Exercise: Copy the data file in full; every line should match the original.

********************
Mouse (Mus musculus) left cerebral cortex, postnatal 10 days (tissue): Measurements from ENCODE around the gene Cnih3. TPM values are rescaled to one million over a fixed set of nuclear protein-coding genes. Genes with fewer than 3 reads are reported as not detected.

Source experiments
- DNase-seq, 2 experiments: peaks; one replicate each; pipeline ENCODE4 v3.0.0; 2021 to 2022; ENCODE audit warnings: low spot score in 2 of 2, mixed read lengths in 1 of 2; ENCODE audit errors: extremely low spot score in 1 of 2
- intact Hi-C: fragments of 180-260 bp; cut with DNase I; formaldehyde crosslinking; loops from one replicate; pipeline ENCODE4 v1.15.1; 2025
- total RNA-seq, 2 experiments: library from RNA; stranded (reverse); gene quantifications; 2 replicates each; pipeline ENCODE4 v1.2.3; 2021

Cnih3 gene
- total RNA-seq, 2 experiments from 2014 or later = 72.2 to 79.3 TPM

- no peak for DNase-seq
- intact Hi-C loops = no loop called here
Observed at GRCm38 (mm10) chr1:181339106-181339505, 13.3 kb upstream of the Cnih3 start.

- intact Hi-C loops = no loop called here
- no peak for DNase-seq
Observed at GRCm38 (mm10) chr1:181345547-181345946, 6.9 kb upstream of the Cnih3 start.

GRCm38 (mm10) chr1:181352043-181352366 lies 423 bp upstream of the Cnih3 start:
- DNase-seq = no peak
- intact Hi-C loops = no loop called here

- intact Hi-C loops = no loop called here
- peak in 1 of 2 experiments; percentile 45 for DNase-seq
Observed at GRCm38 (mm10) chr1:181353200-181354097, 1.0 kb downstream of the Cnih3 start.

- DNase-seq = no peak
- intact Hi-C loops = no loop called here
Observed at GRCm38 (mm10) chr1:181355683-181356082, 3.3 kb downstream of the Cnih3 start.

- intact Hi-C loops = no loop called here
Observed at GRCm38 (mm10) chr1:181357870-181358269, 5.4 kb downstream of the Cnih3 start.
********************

Mouse (Mus musculus) left cerebral cortex, postnatal 10 days (tissue): Measurements from ENCODE around the gene Cnih3. TPM values are rescaled to one million over a fixed set of nuclear protein-coding genes. Genes with fewer than 3 reads are reported as not detected.

Source experiments
- DNase-seq, 2 experiments: peaks; one replicate each; pipeline ENCODE4 v3.0.0; 2021 to 2022; ENCODE audit warnings: low spot score in 2 of 2, mixed read lengths in 1 of 2; ENCODE audit errors: extremely low spot score in 1 of 2
- intact Hi-C: fragments of 180-260 bp; cut with DNase I; formaldehyde crosslinking; loops from one replicate; pipeline ENCODE4 v1.15.1; 2025
- total RNA-seq, 2 experiments: library from RNA; stranded (reverse); gene quantifications; 2 replicates each; pipeline ENCODE4 v1.2.3; 2021

Cnih3 gene
- total RNA-seq, 2 experiments from 2014 or later = 72.2 to 79.3 TPM

- no peak for DNase-seq
- intact Hi-C loops = no loop called here
Observed at GRCm38 (mm10) chr1:181339106-181339505, 13.3 kb upstream of the Cnih3 start.

- intact Hi-C loops = no loop called here
- no peak for DNase-seq
Observed at GRCm38 (mm10) chr1:181345547-181345946, 6.9 kb upstream of the Cnih3 start.

GRCm38 (mm10) chr1:181352043-181352366 lies 423 bp upstream of the Cnih3 start:
- DNase-seq = no peak
- intact Hi-C loops = no loop called here

- intact Hi-C loops = no loop called here
- peak in 1 of 2 experiments; percentile 45 for DNase-seq
Observed at GRCm38 (mm10) chr1:181353200-181354097, 1.0 kb downstream of the Cnih3 start.

- DNase-seq = no peak
- intact Hi-C loops = no loop called here
Observed at GRCm38 (mm10) chr1:181355683-181356082, 3.3 kb downstream of the Cnih3 start.

- intact Hi-C loops = no loop called here
Observed at GRCm38 (mm10) chr1:181357870-181358269, 5.4 kb downstream of the Cnih3 start.